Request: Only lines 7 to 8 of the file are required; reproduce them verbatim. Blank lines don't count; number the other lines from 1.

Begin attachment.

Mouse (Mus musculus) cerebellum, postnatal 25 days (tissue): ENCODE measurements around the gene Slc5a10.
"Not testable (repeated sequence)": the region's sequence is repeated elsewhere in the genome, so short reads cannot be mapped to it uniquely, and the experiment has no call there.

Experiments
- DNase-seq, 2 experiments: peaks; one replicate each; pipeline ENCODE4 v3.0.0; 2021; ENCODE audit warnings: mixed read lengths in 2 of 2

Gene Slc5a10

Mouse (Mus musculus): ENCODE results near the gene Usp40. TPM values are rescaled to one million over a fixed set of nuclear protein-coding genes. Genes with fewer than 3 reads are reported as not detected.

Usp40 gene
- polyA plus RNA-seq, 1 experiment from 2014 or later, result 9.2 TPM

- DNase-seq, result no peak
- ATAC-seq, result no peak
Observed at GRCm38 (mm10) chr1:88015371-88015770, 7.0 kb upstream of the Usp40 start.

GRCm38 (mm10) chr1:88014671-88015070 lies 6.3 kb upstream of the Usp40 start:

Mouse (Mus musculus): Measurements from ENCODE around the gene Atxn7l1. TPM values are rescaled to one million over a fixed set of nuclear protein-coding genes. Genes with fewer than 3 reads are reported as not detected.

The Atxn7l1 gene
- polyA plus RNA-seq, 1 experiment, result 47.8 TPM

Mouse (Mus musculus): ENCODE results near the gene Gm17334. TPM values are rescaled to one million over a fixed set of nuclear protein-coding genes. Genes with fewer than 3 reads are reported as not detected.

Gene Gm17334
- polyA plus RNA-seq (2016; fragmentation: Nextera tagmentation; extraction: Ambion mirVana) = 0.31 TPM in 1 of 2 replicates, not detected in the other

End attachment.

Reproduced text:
Usp40 gene
- polyA plus RNA-seq, 1 experiment from 2014 or later, result 9.2 TPM